Sitting in rainy Seville, researching for a book on bullfighting (see my blog here), I have been out of the loop on the world of theatre and film until the Prospect office sent me a hilarious recording of Christian Bale’s unfortunate on-set meltdown (which can be heard here at The Times). The rumour is that it was aimed at the director of photography (DP), which is a little unusual given the respect the head of the visual chain-of-command is usually accorded. However, Bale was clearly not himself that day. For a start, he seems to have no idea what accent he is talking in. He begins his swearing with a Glaswegian burr, quickly softens 400 miles further south in central London, then makes the short hop to south London to regain the aggressive edge, before leaping over the Atlantic to standard American. From there he settles into a bizarre and frenetic transatlantic ping-pong between accents. It seems that whatever the DP was up to, it didn’t merely distract Bale from what he was doing, but also from who he was.
Despite the uproar against Bale, one has to understand how tense things get on set, especially if your preferred technique for acting is inside-out (ie in the manner first written about by Konstantin Stanislavski and popularised as the Method by Lee Strasberg at the Actor’s Studio). My favourite story is of Marlon Brando and the director Gillo Pontecorvo, who hated each other so much on the set of the 1969 film Burn! that Brando took up knife-throwing as a hobby, hurling them as close to Pontecorvo as possible, while Pontecorvo in turn stalked the set with a loaded revolver in his belt.
Visiting a fellow actor on the set of a big-budget Hollywood movie, I once witnessed a young director—admittedly an Oscar-winning one—sprint towards his veteran DP who had stopped filming because clouds were covering the sun. The DP, who had worked with everyone from Ridley Scott to Krzysztof Kiéslowski, was then subjected to a tirade which hilariously ended in, “You’re not in f***ing film school now, you motherf***er!” Needless to say, the clouds eventually parted and filming resumed.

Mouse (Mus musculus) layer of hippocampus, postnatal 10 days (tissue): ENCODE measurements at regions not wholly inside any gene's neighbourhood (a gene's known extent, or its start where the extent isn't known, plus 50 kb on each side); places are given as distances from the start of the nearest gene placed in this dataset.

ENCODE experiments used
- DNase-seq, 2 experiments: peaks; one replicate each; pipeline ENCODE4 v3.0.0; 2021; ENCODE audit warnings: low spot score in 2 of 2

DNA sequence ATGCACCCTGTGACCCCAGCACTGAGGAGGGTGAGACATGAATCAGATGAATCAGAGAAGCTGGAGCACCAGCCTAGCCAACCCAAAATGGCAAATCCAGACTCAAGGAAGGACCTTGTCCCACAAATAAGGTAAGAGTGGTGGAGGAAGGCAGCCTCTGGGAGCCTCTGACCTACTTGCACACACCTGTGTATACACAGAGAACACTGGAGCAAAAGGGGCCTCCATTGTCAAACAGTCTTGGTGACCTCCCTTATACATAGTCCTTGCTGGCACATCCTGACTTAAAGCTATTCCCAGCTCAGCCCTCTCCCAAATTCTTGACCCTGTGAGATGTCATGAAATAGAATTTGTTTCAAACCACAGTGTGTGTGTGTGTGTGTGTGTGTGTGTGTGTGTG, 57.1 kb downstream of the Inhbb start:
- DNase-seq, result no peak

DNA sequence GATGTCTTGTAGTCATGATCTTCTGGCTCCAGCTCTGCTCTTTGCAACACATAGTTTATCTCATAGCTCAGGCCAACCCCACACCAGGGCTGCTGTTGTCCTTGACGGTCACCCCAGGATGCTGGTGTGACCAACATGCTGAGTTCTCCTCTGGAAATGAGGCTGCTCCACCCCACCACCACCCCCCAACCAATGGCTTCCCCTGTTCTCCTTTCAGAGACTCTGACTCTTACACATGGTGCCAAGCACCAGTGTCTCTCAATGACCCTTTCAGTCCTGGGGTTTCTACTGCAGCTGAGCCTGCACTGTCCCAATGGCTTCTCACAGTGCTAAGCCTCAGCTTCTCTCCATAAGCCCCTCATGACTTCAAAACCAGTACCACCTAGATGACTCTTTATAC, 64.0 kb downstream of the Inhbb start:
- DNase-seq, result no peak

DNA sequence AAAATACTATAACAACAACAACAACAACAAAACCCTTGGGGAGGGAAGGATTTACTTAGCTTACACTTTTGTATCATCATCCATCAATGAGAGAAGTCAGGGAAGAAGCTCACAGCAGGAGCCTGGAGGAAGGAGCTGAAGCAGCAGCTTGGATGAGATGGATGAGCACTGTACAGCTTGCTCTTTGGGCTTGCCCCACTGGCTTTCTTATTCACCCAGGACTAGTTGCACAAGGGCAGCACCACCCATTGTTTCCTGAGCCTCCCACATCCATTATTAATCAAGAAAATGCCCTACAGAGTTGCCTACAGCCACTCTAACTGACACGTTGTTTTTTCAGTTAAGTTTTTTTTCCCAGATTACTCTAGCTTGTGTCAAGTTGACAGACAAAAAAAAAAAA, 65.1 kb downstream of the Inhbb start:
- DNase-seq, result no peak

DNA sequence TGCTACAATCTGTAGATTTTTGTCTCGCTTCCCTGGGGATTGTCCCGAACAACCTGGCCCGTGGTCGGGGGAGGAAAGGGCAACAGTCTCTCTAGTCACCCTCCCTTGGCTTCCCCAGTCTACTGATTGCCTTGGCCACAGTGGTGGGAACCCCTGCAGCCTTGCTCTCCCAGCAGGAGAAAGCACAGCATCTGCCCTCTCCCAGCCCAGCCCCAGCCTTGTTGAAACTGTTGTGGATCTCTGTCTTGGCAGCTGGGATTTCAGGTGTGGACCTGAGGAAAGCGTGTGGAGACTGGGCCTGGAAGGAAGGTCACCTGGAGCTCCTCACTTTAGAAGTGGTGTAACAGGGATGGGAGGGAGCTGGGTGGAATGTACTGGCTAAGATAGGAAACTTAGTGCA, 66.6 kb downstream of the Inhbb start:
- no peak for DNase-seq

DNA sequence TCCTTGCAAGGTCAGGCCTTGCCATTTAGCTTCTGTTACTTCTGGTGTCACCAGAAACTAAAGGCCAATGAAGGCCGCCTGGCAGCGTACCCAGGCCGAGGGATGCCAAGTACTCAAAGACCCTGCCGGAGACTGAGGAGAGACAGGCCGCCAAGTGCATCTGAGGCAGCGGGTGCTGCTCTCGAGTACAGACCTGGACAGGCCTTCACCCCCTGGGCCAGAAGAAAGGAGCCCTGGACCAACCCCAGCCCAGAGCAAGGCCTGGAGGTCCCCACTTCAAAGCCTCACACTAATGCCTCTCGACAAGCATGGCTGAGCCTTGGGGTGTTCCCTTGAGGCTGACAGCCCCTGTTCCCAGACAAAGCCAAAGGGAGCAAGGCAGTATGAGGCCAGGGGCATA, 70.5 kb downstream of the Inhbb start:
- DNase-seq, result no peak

In my own limited experience, I have always got on very well with directors and DPs—partly for reasons of self-preservation, partly from a commonality of temperament: these two roles combine science and art in a way which I find fascinating. Other actors can be harder, though…
In one film the lead actress and I were getting on particularly badly when we came to the scene where her character slapped mine. Being very committed, and following the instruction of my film teacher at Stella Adler (Marlon Brando was chairman of the school, which may gave you some idea of the style), I told the director to let her go for it, which she did. On the first take she slapped me so hard she forgot her lines (apparently her hand hurt). On the second the director didn’t like the slap (she was preserving her hand, I think). On the third she gave it so much she overbalanced forward, hitting my jaw with the heel of her hand. On the fourth, the slap was just too loud. When we took a break and reset, the lighting guy took a reading off my skin to discover that under my beard (the one I have in the photo above) my skin tone had darkened by about four shades. It took another five takes. Funnily enough, when I saw a rough cut of the movie the slap seemed oddly unconvincing whereas the kiss towards the end was much more so (a rather poor version of it is here on YouTube as the film awaits distribution). It goes to show, you never can tell.